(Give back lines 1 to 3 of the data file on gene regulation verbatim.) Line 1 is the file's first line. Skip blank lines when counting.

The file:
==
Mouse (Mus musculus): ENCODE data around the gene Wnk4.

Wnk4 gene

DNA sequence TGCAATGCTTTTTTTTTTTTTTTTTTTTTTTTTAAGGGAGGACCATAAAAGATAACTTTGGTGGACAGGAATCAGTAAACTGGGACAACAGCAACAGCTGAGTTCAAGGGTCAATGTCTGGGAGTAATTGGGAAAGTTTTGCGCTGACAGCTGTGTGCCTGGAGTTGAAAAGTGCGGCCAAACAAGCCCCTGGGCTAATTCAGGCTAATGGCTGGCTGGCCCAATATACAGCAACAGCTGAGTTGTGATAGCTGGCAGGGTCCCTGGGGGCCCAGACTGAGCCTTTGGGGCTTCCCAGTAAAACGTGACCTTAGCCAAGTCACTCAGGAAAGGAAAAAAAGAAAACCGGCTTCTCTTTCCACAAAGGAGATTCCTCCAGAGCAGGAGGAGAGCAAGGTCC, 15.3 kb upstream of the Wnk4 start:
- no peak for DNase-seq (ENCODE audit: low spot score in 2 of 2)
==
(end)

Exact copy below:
Mouse (Mus musculus): ENCODE data around the gene Wnk4.

Wnk4 gene

DNA sequence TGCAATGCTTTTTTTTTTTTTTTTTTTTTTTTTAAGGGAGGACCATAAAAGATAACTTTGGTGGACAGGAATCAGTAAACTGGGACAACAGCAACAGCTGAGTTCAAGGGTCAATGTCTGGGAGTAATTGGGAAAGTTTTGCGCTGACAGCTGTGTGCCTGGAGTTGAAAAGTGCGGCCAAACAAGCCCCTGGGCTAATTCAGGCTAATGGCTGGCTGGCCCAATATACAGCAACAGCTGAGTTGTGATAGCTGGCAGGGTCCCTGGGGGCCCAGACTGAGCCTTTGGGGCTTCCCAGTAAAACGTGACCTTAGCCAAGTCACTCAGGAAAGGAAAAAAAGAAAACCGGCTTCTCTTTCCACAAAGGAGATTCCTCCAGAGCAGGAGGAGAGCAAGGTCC, 15.3 kb upstream of the Wnk4 start: